In September 1946, when he was twenty-four, Philip Larkin went to work as sub-librarian at University College, Leicester. Within three weeks he had met Monica Jones, a lecturer in the English Department. After three years they had become lovers. After another six months Larkin left Leicester for the library at Queen’s University, Belfast, where he stayed for five years, seeing Monica regularly but at widely-spaced intervals. In 1955 he was appointed Librarian at the University of Hull, and remained there for the last thirty years of his life. During this time he and Monica took annual holidays together, met at least once a month, wrote to each other and/or spoke on the telephone nearly every day. The relationship was in certain respects deeply troubled (by jealousies, by distance), and in others very happy. Monica was Larkin’s steadfast companion and his soul-mate. He dedicated The Less Deceived to her: it was the only collection of poems he dedicated to anyone.
‘When I think of menopause I don’t think of hot flashes; I am not here to talk about hot flashes.’ Mary Ruefle on menopause.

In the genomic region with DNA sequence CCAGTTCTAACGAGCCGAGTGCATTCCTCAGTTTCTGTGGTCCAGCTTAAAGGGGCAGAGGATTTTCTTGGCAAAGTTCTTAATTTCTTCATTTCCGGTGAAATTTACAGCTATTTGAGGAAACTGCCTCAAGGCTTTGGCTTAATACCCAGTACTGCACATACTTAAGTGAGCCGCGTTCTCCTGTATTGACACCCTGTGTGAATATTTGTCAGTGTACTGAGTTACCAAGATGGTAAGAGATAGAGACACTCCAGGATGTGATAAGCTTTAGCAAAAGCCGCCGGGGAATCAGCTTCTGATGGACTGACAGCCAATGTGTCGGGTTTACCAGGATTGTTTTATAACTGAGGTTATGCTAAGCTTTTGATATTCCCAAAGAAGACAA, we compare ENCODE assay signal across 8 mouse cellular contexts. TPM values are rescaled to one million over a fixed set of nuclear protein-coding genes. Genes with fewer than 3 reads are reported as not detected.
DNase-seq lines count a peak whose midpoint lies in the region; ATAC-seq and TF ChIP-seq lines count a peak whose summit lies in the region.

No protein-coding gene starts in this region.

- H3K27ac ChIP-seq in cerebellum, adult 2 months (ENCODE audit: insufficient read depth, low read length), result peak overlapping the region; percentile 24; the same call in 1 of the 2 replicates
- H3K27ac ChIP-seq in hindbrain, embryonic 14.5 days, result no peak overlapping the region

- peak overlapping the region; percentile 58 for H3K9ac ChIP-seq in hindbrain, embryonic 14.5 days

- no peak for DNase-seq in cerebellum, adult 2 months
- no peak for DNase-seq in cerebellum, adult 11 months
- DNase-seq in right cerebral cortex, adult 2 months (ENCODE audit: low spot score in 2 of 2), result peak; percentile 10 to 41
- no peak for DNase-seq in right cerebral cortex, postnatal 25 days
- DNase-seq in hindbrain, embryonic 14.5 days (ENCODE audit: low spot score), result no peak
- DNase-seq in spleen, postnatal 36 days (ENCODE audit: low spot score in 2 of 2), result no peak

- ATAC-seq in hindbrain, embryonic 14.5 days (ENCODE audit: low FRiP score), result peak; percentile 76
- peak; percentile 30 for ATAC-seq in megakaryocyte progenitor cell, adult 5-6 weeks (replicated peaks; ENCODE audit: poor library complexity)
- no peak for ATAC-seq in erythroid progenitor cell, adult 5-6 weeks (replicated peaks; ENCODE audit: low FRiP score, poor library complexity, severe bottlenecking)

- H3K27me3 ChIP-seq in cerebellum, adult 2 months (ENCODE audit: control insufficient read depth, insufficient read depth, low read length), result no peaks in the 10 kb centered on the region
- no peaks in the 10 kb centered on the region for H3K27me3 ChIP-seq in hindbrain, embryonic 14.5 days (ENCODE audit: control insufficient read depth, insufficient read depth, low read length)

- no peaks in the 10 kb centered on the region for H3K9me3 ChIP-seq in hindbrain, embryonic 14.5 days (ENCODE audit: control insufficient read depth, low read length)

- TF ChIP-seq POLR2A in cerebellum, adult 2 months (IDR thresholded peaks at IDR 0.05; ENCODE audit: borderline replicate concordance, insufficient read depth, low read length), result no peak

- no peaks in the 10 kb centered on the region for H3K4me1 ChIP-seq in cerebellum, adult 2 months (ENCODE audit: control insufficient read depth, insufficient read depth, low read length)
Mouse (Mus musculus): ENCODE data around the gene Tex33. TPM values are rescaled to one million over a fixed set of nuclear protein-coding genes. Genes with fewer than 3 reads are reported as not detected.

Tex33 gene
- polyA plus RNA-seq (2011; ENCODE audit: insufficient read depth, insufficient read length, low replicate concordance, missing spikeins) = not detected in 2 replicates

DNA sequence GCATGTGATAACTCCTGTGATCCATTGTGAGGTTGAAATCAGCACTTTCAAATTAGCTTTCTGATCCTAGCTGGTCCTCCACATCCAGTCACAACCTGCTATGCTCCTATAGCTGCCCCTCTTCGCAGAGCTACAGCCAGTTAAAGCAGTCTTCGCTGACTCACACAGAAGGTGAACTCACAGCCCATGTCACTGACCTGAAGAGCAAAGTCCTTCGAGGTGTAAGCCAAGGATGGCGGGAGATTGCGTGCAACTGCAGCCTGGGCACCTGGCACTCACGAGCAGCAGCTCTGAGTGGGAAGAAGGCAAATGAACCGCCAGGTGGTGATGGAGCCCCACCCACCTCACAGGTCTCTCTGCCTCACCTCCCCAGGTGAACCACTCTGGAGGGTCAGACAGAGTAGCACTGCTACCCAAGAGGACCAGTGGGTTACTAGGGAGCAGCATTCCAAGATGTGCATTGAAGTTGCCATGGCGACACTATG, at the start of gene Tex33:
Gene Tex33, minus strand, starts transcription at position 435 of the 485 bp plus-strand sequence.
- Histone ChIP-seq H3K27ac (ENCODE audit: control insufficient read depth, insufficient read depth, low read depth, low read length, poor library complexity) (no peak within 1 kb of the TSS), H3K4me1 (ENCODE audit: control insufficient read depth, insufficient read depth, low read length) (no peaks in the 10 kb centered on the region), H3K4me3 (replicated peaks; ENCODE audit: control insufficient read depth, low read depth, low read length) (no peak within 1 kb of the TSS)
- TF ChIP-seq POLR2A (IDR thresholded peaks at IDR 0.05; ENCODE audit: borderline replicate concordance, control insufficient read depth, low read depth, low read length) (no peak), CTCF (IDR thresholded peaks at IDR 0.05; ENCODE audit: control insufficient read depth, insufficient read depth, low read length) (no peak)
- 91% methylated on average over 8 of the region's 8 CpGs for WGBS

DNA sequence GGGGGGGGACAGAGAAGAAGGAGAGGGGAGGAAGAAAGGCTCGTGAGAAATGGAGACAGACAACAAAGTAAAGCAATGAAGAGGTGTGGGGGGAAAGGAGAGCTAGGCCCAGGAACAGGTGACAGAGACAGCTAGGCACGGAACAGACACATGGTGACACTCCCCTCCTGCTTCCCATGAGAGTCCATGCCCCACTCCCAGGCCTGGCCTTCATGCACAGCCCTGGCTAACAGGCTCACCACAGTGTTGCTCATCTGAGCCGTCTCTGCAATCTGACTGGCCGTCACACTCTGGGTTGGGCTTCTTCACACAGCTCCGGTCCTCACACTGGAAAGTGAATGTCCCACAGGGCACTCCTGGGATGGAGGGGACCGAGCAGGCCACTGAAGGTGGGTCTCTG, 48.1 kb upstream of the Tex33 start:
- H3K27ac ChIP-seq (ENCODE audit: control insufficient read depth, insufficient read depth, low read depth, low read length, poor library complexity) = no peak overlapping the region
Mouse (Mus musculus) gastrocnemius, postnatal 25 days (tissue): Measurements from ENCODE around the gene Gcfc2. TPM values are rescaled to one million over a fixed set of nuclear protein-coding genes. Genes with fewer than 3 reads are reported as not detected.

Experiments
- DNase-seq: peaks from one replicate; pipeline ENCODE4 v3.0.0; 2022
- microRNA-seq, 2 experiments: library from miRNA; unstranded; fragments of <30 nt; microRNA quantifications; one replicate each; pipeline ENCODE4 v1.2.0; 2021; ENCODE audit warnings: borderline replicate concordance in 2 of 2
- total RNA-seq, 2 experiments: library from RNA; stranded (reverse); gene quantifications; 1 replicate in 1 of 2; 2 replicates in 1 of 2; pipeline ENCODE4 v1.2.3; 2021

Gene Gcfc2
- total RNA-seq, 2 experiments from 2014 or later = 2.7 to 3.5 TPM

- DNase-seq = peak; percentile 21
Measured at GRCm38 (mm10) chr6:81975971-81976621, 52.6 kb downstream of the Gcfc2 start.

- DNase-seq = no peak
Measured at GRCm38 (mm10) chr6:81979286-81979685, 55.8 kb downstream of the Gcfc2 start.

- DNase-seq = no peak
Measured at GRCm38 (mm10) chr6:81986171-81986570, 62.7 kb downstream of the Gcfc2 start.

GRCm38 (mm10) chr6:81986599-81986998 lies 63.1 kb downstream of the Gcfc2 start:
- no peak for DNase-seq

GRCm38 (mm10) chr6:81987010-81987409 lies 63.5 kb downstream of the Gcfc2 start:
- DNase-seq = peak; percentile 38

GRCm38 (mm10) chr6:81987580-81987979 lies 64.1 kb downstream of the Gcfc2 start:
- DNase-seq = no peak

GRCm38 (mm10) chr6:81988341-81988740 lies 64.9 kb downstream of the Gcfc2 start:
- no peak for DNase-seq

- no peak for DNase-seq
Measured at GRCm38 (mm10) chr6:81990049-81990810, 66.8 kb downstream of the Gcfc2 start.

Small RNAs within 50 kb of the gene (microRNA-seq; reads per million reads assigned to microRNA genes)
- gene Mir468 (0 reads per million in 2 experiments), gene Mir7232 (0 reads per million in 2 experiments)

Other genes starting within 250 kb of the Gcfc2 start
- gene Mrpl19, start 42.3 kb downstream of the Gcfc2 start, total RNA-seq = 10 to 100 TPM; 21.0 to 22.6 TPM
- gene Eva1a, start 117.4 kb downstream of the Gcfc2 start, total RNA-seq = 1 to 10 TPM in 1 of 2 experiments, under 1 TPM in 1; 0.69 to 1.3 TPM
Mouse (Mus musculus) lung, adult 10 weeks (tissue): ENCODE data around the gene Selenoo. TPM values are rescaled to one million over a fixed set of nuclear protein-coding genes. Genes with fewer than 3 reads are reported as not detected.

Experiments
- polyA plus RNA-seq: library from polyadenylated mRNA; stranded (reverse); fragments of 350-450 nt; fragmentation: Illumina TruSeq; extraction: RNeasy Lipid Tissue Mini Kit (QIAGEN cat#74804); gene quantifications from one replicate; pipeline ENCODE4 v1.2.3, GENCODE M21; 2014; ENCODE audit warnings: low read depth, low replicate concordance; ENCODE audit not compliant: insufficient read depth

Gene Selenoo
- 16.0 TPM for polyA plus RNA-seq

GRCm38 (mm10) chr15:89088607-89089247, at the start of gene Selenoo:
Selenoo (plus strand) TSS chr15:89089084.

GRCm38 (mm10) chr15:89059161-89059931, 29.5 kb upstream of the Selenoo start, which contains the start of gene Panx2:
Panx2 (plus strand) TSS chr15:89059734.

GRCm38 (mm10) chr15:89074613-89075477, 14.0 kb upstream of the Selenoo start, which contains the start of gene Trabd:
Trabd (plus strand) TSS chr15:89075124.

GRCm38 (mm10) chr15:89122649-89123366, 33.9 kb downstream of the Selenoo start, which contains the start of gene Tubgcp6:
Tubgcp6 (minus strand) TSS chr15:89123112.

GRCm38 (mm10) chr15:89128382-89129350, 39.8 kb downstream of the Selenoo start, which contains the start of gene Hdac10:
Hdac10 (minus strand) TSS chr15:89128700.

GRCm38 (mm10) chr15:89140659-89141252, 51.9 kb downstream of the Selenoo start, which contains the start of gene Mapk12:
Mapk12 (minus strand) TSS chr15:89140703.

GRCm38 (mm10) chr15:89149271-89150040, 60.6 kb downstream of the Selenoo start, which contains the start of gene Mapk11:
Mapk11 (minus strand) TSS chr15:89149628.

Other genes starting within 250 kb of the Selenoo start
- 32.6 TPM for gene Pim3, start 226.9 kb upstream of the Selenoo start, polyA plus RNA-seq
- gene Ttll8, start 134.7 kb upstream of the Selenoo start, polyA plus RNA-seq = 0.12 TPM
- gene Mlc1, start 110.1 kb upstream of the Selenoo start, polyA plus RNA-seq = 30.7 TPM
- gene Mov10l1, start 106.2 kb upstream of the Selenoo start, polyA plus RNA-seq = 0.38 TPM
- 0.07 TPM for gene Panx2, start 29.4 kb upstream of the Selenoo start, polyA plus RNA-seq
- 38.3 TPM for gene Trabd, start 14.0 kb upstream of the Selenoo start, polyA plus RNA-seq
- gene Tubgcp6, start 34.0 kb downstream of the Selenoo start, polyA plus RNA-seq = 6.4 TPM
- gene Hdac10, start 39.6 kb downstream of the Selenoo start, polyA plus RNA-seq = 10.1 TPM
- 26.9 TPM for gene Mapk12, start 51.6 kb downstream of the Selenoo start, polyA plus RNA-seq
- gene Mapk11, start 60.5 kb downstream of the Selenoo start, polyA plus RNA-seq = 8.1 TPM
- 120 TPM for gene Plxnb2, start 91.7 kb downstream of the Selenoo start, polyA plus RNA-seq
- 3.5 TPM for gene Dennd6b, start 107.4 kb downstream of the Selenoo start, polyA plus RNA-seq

Urvashi Butalia on the life of transgender Mona Ahmed and her search for a feminine identity.
The Weak Spot
‘Murder class was the new thing, but of course they didn’t call it that. They called it Specialised Life Skills for Girls.’ – Sophie Mackintosh
woman is a construct
‘woman is basically meant / to be a residential complex’ – A poem by Angélica Freitas, translated from the Portuguese by Hilary Kaplan.
Rachel Cusk on motherhood, marriage and separation.
Hunters in the Snow
‘The hunters have all failed, / the three hunters and their forlorn dogs / now arriving home from the mountain / which thunders above their village’
A Meeting of Minds with Henry David Thoreau
‘What am I doing here more than looking – / which I would stop / only to help things through their vanishing’